Turtle Power: The Art of Using the Turtle Position Effectively
Few positions create as much ire for coaches and as much confusion for new students as the bottom Turtle. We go there to feel safe, and it seems really safe, until it is not, and then it can be a death trap. White belts [and new blue belts] are often scolded every single time they turtle up beneath a sparring partner: Do not give up your back! Face your opponent! You are giving up an advantage point!
When I asked BJJ Fanatic Chris Haueter about my natural predisposition to go to the position at a seminar in Iceland, he spent the entire session showing us why it is a position of weakness for people for have no other guard, and asserted that it would end badly for you in the streets. He was right. He showed the class how to get back out of Turtle as quickly as possible, and frankly, I was ready to abandon the position forever. Then Priit Mihkelson came along and made me rethink applications for the Turtle and how to reincorporate it into my blue belt game. No concepts are absolute in Brazilian Jiu Jitsu.
The Turtle has primarily been used as a defensive position in sport Judo and wrestling. In fact, due to the rule sets in those martial arts, the Turtle can be a formidable way to defend and attack. Once you open up the option of choking an opponent or throw a kimono with collars into the mix, the position becomes a ticking timebomb for the jiu jitsu player. It should also be noted that in IBJJF rules, going to Turtle usually results in an advantage point going to your opponent.
Obviously, when upper belt matches often hang on a single advantage point, going to Turtle is seen as a death sentence, but in the lower echelons matches tend to be won on points alone. Therefore, if you can use the position to effectively hinder a points position transition from your opponent or to sweep him so that you gain the points, then that advantage point is less important in the overall scheme of things.
Turtle Neck by Priit Mihkelson
Another reason to incorporate the Turtle position into your sparring game comes from the simple fact that you may need a way to load bear a 250 pound opponent from time to time. I am one of the smallest players in my gym, and I also have a kidney disease that makes heavy loads a very bad situation. However, once I turtle up, I can usually alleviate all of the pressure and begin to roll to disrupt my opponent’s base to make my escape or to plan an attack. In the early days of your jiu jitsu journey, survival can be the only aspiration, and despite the idea that it may be better for your long term development to avoid a position where you might give up your back, during a long sparring session during a long week of training a small respite in Turtle may be what keeps you on the mats until you gain the skills you need to escape and avoid such situations altogether.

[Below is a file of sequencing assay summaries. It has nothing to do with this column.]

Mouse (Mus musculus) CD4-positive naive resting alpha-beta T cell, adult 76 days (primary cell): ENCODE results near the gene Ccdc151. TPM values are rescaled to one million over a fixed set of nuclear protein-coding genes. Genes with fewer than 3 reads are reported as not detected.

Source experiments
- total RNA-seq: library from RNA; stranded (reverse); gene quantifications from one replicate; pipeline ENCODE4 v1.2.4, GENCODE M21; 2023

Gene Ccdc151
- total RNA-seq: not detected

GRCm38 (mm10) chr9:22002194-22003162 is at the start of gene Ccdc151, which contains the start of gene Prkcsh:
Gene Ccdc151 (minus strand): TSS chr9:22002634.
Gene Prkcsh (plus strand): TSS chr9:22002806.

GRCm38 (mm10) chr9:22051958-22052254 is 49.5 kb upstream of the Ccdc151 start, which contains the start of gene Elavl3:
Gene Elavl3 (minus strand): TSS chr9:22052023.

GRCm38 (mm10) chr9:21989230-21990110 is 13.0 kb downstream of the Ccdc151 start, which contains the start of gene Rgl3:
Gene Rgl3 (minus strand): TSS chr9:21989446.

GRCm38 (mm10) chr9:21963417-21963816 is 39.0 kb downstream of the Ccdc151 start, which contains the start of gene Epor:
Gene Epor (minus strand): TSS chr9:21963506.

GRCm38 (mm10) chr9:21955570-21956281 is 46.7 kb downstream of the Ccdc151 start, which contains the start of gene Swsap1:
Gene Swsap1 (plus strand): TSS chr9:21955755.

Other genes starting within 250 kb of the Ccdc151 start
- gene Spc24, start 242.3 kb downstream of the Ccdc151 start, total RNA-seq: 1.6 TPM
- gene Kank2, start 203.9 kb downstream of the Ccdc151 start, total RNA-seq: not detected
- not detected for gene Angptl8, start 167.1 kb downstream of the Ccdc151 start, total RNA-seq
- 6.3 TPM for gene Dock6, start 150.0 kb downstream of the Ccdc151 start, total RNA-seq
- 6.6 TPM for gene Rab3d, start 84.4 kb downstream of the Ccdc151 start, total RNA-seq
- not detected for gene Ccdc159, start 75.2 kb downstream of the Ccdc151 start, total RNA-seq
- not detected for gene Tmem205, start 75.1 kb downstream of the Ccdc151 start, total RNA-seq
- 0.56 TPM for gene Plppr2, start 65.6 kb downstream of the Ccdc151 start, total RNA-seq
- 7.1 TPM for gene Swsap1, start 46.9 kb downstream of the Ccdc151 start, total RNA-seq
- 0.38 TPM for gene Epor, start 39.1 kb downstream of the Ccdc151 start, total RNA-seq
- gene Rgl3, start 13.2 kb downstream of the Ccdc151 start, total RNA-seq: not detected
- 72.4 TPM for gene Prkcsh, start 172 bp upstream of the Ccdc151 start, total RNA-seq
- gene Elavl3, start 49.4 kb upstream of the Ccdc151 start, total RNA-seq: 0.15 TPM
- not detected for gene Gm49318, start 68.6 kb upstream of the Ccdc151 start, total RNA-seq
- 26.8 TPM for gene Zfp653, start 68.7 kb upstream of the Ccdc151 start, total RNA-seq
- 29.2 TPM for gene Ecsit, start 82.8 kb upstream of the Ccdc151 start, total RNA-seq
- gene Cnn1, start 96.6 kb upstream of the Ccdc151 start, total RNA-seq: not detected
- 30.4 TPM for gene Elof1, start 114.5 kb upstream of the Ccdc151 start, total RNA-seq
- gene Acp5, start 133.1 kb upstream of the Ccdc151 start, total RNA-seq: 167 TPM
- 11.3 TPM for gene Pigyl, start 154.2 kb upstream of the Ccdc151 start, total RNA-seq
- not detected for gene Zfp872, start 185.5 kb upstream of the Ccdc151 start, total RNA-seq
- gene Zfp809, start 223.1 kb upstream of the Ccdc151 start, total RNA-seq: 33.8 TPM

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There are two Fanatics whose work focuses on the Turtle: Eduardo Telles and Priit Mihkelson. Both of them are connaisseur in the position’s offerings to the savy player and both approach their instruction in unique, but perhaps complementary manners. One is stern and earnest, while the other is playful and laissez-faire. If I were beginning my exploration of the position, then I would procure whichever style of instruction you hope for. I would say that with Telles’ work you see the positions more quickly, but that Mihkelson’s approach is more comprehensive and the three separate video series do create a systematic approach that is necessary for a long-term approach. Personally, I started with the Eduardo Telles video first, simply because the other one was not yet created. I took one technique and practiced it continuously for a month before moving on to the next one. With Priit’s work I did the same, but it was not until I saw the system as a whole that it really began to bear fruit for me.